During this past year, the COVID-19 pandemic and its economic fallout have reminded us how important it is to help each other through difficult times. In May, as we celebrate Older Americans Month, remember that one of the best ways to help your friends and family is to pass on what you know about how to spot and avoid Coronavirus-related scams.
Here are some things to share:
- COVID-19 vaccines are free. If anyone charges you for help signing up or the shot itself, it’s a scam.
- Scammers may pose as the government and contact you to ask for payment — in cash, gift cards, wire transfer, or cryptocurrency. The government will never ask you to pay in any of those ways, but scammers will.
- FEMA’s not reaching out to register you for the new U.S. government program to help with funeral costs of family members who died due to COVID-19. FEMA will not contact you before you register with them. Only scammers will.
- Shopping online is less of an adventure than it was early in the pandemic, but it still pays to do some checking before you buy. If you find yourself shopping on a site you don’t usually do business with, search online for their name plus “complaint,” “review,” and “scam.” See what others think of them before you hand over your credit card number.
- Think critically about your sources of information. When you’re looking for pandemic-related help, start with sites like coronavirus.gov and usa.gov/coronavirus to get the latest information directly from the government.
The purpose of this blog and its comments section is to inform readers about Federal Trade Commission activity, and share information to help them avoid, report, and recover from fraud, scams, and bad business practices. Your thoughts, ideas, and concerns are welcome, and we encourage comments. But keep in mind, this is a moderated blog. We review all comments before they are posted, and we won’t post comments that don’t comply with our commenting policy. We expect commenters to treat each other and the blog writers with respect.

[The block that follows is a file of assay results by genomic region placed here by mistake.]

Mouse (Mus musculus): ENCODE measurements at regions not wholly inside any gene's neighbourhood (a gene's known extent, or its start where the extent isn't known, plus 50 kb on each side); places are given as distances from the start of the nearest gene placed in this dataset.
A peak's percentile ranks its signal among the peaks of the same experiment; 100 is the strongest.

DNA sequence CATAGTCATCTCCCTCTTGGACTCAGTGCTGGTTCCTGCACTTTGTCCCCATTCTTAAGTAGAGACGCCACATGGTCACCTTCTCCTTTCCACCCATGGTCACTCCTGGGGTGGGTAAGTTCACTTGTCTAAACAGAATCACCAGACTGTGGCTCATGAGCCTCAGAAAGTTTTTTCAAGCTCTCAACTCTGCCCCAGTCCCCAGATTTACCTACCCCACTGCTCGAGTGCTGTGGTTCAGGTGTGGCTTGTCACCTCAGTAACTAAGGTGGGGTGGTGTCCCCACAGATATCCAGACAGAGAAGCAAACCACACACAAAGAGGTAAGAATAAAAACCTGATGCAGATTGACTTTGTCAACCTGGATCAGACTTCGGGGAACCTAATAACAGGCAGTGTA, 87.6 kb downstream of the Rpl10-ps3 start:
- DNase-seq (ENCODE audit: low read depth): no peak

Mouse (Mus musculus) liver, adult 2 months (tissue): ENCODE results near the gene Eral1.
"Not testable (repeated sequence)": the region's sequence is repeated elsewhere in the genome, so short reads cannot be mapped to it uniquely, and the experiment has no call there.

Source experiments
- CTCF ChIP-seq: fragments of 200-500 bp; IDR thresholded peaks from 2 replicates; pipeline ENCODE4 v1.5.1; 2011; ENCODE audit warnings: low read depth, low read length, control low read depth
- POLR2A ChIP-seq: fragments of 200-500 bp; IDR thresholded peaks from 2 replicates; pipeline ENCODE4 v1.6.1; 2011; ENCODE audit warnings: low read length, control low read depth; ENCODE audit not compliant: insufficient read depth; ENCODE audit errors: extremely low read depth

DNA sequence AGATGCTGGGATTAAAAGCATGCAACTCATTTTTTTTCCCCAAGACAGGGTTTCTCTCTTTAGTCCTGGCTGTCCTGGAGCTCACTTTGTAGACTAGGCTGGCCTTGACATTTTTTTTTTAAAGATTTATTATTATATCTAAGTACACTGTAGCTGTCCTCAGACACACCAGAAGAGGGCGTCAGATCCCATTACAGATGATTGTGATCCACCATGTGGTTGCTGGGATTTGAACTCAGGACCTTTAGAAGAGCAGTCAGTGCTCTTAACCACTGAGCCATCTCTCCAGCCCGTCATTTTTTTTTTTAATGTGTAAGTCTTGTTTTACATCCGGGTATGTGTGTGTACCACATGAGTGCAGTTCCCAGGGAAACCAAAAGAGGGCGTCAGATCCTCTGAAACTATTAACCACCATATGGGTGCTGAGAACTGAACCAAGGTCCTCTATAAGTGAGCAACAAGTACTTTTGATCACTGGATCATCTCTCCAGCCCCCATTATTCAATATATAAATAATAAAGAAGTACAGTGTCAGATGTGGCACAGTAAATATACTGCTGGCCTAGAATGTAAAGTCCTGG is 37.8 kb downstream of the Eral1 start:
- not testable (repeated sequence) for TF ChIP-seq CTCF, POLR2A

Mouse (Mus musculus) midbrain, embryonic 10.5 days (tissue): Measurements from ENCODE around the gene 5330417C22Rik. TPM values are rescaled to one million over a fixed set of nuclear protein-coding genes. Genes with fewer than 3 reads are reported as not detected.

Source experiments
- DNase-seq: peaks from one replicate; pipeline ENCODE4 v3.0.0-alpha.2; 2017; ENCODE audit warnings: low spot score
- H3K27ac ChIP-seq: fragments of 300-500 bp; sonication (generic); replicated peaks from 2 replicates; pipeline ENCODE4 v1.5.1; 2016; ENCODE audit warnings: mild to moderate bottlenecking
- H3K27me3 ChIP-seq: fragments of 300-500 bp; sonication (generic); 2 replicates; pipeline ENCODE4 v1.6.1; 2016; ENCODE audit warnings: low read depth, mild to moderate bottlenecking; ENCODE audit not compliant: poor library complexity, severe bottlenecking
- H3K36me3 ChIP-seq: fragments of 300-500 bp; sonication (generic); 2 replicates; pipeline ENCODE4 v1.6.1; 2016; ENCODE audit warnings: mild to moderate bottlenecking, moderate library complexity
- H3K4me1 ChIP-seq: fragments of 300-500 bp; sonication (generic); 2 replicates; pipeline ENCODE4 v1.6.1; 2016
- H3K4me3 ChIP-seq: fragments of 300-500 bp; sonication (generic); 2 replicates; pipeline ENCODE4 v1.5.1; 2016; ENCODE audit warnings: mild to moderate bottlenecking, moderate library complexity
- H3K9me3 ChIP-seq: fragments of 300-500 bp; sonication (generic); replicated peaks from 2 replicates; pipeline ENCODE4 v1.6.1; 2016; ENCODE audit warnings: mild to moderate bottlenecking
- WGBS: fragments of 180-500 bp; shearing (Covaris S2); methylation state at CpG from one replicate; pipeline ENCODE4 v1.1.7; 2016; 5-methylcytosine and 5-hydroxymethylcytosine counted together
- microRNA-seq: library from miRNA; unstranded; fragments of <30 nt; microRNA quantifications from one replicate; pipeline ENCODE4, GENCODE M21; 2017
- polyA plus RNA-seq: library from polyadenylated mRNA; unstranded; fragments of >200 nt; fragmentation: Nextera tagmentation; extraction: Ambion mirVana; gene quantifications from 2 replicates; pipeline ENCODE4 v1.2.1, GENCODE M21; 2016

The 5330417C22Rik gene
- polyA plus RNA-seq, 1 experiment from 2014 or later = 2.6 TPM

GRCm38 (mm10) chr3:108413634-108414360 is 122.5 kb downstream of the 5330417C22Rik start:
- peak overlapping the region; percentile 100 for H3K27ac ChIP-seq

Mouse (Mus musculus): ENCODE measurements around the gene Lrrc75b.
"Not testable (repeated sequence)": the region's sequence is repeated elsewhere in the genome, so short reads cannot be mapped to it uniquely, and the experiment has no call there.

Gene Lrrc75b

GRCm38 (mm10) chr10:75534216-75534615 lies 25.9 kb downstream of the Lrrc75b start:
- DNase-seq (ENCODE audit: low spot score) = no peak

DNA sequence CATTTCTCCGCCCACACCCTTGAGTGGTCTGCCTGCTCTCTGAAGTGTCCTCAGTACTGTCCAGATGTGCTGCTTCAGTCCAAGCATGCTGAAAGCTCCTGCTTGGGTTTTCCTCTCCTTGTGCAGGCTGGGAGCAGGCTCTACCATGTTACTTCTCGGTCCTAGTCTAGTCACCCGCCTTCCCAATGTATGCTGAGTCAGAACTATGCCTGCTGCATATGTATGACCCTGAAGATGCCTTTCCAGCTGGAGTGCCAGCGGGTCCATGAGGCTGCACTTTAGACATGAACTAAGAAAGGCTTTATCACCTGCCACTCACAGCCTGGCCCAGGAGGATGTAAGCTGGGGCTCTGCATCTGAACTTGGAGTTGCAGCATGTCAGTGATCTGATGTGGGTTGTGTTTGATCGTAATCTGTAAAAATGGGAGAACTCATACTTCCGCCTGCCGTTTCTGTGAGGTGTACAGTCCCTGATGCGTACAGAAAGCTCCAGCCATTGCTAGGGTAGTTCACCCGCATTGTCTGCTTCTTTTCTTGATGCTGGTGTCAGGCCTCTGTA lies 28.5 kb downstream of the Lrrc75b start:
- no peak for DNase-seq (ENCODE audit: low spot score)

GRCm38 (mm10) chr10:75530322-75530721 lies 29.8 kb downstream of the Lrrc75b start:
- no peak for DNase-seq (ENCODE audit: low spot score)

- We won’t post off-topic comments, repeated identical comments, or comments that include sales pitches or promotions.
- We won’t post comments that include vulgar messages, personal attacks by name, or offensive terms that target specific people or groups.
- We won’t post threats, defamatory statements, or suggestions or encouragement of illegal activity.
- We won’t post comments that include personal information, like Social Security numbers, account numbers, home addresses, and email addresses. To file a detailed report about a scam, go to ReportFraud.ftc.gov.
We don't edit comments to remove objectionable content, so please ensure that your comment contains none of the above. The comments posted on this blog become part of the public domain. To protect your privacy and the privacy of other people, please do not include personal information. Opinions in comments that appear in this blog belong to the individuals who expressed them. They do not belong to or represent views of the Federal Trade Commission.
In reply to If you get a call saying they by Lynette65
In reply to What if someone also asks you by Glennavineyard1972
You might use your PIN when you buy things with your debit card, or use your debit card at an ATM.
If someone you don't know asks for your PIN, they might be trying to get money from your bank account.